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Colleges pledge to graduate more low-income students

Hundreds of college leaders gathered in Washington, D.C. Thursday, armed with ideas to tackle one of higher education’s thorniest issues. Just 1 in 10 people from low-income families has a college degree by age 25, according to the White House, compared to half of people from wealthier families.

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Article Inside Higher Ed

Aggressive Pragmatism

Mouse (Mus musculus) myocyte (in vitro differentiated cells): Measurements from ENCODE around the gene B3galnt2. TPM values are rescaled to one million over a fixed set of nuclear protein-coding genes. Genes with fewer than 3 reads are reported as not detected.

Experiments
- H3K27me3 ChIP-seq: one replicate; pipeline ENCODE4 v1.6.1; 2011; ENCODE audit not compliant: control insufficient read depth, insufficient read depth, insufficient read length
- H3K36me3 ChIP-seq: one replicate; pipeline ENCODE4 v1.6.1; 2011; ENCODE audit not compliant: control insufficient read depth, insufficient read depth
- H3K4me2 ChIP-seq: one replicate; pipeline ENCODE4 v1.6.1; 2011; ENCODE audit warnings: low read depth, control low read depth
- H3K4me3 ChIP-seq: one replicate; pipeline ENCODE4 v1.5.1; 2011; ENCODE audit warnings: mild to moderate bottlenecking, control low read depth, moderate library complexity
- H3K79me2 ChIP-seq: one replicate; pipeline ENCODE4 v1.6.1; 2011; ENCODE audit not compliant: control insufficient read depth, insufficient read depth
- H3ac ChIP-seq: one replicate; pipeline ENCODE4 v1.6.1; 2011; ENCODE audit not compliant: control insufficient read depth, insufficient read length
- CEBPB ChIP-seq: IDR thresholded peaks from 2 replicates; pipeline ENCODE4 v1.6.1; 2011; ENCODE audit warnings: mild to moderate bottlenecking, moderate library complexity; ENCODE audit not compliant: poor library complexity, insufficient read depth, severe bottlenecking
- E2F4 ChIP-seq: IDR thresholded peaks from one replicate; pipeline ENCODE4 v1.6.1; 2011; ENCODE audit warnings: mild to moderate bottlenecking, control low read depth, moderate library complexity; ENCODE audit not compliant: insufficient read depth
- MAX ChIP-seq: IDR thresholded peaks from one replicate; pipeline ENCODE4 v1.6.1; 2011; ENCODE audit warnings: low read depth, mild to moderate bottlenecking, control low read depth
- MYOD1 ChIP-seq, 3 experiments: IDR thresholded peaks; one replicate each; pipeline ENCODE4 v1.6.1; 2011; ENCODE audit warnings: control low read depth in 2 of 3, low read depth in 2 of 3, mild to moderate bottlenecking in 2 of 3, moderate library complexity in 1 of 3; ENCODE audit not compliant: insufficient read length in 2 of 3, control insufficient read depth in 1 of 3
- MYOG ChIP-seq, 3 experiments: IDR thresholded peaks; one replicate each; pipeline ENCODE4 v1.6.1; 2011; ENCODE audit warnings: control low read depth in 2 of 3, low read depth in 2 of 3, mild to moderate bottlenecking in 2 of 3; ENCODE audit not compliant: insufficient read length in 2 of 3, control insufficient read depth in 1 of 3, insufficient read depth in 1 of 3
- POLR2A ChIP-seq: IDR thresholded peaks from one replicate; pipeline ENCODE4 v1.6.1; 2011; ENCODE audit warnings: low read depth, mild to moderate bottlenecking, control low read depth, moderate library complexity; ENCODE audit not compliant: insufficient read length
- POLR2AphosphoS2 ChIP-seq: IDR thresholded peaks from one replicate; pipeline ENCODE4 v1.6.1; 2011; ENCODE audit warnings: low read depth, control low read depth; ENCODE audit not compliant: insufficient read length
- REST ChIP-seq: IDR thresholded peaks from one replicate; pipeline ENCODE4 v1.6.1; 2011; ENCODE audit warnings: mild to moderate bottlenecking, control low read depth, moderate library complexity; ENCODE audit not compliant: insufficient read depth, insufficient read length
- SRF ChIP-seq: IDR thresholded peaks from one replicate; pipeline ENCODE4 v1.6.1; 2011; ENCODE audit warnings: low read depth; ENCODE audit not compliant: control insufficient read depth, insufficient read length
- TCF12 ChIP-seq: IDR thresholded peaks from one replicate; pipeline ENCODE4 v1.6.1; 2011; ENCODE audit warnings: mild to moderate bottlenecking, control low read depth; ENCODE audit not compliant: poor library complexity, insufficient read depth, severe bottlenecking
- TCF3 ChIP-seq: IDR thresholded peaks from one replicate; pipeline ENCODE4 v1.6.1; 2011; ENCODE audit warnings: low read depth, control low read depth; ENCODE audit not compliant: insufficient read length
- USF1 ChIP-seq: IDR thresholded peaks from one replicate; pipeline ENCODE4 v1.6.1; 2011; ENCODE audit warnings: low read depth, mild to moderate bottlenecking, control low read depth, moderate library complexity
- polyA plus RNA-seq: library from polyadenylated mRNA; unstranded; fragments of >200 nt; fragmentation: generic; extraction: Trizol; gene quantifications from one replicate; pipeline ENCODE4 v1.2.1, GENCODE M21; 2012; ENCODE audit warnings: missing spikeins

Bill Haslam wasn’t sold on the idea of two years of tuition-free community college when he first heard it.

That was back in 2008, when the Republican, now governor of Tennessee, was Knoxville’s mayor. Mike Ragsdale, who was then mayor of the surrounding Knox County, made the pitch to Haslam.

Ragsdale was among a group of local leaders who were trying to create a private scholarship to cover the tuition costs for high school graduates who wanted to attend community and technical college.